A vaccine for the coronavirus is expected to be available soon.
But that does not mean that everybody will choose to get it.
A Gallup poll released last month showed that while 58% of Americans said they would get an FDA-approved COVID vaccine that is made available free of cost; 42% said that they would not.
So what about that 42%?
What happens if their employer insists that they get the vaccine and they refuse?
Does the law protect them or does it protect their employer?
“An employer who does mandate a vaccine comes under the Americans with Disabilities Act. So that is considered a medical examination. And they (the employer) have to give certain accommodations. And those include a strongly-held religious belief or sincerely-held religious belief, as well as any kind of medical condition that might make taking the vaccine unsafe for them. So the answer is it depends on why they were refusing the vaccine,” Diane Hoffman, director of the Law and Health Care Program at the University of Maryland School of Law, told MarylandReporter.com on Thursday.
Hoffman added: “So if they were refusing it for those two reasons then the employer is going to be liable. Otherwise, they are probably not protected from losing their position.”
Jessica Waltman, Vice President of Compliance at MZQ Consulting, LLC. in Pikesville, echoed similar sentiments.
“Assuming federal guidance stays the same, employees who just don’t want to take vaccination because of medical concerns or non-religious personal reasons would not qualify for legal protection. If an employee claims that they cannot be vaccinated due to religious or medical reasons (like an allergy to one of the vaccine’s agents), then their employer could require an attestation or medical documentation. The business would also have to provide a reasonable alternative, such as always wearing an employer-provided N-95 mask while at work.”
Waltman added: “Based on what we know now, an employer would be able to mitigate liability by following these rules. Once vaccines are approved and in widespread distribution, businesses could also encourage employees to access the vaccine by offering it at work, similar to the way many offer flu-shot clinics now. Also, group health insurance plans will provide employees with free access to the vaccine as long as the national public health emergency is in effect. Federal rules on the subject make it clear that COVID-19 vaccines must be covered before any deductible and without any cost-sharing requirements, even if you go out-of-network to get it.”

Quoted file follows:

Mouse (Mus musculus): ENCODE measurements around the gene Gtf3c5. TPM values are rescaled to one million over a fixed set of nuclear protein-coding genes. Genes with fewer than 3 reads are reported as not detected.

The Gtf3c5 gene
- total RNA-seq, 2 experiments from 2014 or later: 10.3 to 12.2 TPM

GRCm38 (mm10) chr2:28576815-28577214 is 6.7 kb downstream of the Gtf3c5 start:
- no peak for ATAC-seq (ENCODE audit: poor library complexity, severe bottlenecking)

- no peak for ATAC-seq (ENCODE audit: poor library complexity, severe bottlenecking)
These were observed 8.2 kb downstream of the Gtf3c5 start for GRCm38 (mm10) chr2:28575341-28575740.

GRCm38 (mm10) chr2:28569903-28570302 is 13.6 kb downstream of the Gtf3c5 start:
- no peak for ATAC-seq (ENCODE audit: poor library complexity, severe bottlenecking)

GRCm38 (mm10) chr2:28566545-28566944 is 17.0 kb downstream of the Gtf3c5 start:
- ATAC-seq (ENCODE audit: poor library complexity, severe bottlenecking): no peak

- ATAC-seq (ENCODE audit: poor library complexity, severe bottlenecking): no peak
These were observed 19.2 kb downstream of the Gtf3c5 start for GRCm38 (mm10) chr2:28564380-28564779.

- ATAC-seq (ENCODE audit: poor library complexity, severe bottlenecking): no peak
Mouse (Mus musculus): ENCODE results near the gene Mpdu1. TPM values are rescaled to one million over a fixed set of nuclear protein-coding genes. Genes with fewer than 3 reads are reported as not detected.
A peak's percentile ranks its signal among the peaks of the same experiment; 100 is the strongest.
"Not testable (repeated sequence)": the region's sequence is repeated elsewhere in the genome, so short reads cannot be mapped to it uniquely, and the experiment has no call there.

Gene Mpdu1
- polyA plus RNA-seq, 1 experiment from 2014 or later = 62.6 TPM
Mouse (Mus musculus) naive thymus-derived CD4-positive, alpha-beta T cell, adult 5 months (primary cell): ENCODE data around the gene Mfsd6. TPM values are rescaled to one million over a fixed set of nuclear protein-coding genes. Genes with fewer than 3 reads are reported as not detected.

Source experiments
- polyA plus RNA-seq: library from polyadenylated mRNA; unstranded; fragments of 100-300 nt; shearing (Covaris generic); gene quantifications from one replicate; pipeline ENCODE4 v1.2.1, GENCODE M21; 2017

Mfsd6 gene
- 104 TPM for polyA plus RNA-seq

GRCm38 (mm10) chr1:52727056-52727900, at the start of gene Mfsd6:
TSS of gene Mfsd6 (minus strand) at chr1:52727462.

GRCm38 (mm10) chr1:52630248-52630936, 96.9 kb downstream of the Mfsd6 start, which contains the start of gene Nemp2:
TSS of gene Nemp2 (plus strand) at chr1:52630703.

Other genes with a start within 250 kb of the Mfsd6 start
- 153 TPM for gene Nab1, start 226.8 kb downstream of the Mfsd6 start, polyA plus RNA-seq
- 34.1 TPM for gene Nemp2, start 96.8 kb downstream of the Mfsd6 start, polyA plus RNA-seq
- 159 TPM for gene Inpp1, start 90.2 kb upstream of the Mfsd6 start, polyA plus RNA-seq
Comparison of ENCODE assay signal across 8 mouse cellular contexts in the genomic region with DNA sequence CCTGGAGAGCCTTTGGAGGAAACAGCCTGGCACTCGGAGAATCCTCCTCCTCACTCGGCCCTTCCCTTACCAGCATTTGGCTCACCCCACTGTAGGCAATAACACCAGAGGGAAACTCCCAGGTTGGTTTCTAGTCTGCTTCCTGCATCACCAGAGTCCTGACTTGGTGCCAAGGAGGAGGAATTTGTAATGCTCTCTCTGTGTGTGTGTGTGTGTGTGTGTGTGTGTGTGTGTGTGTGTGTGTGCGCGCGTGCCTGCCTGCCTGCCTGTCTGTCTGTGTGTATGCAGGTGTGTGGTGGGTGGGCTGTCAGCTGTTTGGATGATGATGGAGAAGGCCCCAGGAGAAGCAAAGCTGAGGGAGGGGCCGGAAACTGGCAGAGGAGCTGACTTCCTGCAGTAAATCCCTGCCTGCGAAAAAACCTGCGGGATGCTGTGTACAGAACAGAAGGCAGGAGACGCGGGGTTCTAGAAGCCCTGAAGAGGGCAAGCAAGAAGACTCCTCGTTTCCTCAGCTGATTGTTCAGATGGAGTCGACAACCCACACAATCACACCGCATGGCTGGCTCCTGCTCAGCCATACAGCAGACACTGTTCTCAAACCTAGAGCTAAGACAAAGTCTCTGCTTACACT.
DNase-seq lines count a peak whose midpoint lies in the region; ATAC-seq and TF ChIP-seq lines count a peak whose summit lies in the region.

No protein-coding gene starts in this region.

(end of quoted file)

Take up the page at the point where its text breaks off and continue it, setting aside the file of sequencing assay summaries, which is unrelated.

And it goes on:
Del. Brian Chisholm (R-Anne Arundel), who sits on the Health and Government Operations Committee, said employer vaccine mandates are likely to trigger a significant number of lawsuits.
“Absolutely. If there’s one thing we are not short of in Maryland or in the United States its attorneys and lawyers who are willing to take anything to lawsuits. So I do think that if there are people who are in a situation where they feel like their employer is forcing them to take a vaccine they don’t want to take-and then they fire them or force them into a situation they are not comfortable with-then sure-I think there is going to be lawsuits coming.”
“Our plan, which we submitted to the CDC, prioritizes the most vulnerable, so our front line healthcare workers, our nursing homes, then first responders, and as they come in, we just start working our way down that pyramid of a list. And so we’re hoping to get maybe 300,000 [vaccines] by the end of December and then hopefully it’s going to really ramp up from there as production starts to accelerate.”
There are 205,399 confirmed cases of COVID-19 in Maryland as of Thursday morning, according to the state’s Department of Health, and 4,606 people in Maryland have died from the virus. The state’s positivity rate is at 7.68%, which is well above CDC recommended guidelines for containment. Maryland has conducted more than 4.5 million COVID-19 tests.
Nearly 200,000 new cases of COVID-19 were reported nationwide on Wednesday.